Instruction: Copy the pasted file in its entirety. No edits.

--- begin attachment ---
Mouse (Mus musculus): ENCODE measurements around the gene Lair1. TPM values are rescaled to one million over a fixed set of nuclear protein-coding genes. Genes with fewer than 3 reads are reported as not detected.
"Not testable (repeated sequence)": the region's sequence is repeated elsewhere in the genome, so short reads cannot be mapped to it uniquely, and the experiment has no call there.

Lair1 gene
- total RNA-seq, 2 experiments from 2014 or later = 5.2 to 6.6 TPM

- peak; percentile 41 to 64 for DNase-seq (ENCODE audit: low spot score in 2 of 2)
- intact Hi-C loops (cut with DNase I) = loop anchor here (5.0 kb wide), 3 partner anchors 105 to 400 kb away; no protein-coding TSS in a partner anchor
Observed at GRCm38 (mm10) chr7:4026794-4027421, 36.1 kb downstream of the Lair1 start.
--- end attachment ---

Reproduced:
Mouse (Mus musculus): ENCODE measurements around the gene Lair1. TPM values are rescaled to one million over a fixed set of nuclear protein-coding genes. Genes with fewer than 3 reads are reported as not detected.
"Not testable (repeated sequence)": the region's sequence is repeated elsewhere in the genome, so short reads cannot be mapped to it uniquely, and the experiment has no call there.

Lair1 gene
- total RNA-seq, 2 experiments from 2014 or later = 5.2 to 6.6 TPM

- peak; percentile 41 to 64 for DNase-seq (ENCODE audit: low spot score in 2 of 2)
- intact Hi-C loops (cut with DNase I) = loop anchor here (5.0 kb wide), 3 partner anchors 105 to 400 kb away; no protein-coding TSS in a partner anchor
Observed at GRCm38 (mm10) chr7:4026794-4027421, 36.1 kb downstream of the Lair1 start.